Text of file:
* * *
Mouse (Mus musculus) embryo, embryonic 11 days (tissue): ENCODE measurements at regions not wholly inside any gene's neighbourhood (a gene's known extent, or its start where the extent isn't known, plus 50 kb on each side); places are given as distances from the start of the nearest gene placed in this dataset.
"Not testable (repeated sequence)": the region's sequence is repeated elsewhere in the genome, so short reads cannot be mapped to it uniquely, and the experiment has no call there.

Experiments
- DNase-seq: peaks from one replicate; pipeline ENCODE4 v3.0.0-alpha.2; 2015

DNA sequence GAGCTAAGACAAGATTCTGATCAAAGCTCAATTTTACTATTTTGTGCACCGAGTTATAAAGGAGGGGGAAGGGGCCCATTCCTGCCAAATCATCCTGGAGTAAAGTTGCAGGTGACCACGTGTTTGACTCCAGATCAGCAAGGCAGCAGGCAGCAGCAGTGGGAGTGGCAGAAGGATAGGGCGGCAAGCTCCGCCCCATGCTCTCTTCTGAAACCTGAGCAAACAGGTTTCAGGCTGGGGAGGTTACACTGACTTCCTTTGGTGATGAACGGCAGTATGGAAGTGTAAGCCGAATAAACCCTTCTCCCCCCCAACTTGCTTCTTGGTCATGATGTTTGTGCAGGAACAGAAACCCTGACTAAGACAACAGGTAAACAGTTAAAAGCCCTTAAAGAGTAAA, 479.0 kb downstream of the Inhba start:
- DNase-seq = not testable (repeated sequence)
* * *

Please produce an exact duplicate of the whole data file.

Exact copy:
Mouse (Mus musculus) embryo, embryonic 11 days (tissue): ENCODE measurements at regions not wholly inside any gene's neighbourhood (a gene's known extent, or its start where the extent isn't known, plus 50 kb on each side); places are given as distances from the start of the nearest gene placed in this dataset.
"Not testable (repeated sequence)": the region's sequence is repeated elsewhere in the genome, so short reads cannot be mapped to it uniquely, and the experiment has no call there.

Experiments
- DNase-seq: peaks from one replicate; pipeline ENCODE4 v3.0.0-alpha.2; 2015

DNA sequence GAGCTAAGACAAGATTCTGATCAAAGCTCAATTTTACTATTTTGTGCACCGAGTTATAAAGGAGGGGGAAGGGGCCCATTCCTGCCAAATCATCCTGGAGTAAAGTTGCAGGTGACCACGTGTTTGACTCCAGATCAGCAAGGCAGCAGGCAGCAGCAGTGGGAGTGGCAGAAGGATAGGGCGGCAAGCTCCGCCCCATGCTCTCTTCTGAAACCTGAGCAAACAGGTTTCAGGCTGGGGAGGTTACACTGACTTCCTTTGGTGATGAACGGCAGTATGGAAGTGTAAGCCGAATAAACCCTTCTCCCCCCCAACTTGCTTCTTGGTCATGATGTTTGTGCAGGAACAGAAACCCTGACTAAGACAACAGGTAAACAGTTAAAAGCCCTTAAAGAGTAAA, 479.0 kb downstream of the Inhba start:
- DNase-seq = not testable (repeated sequence)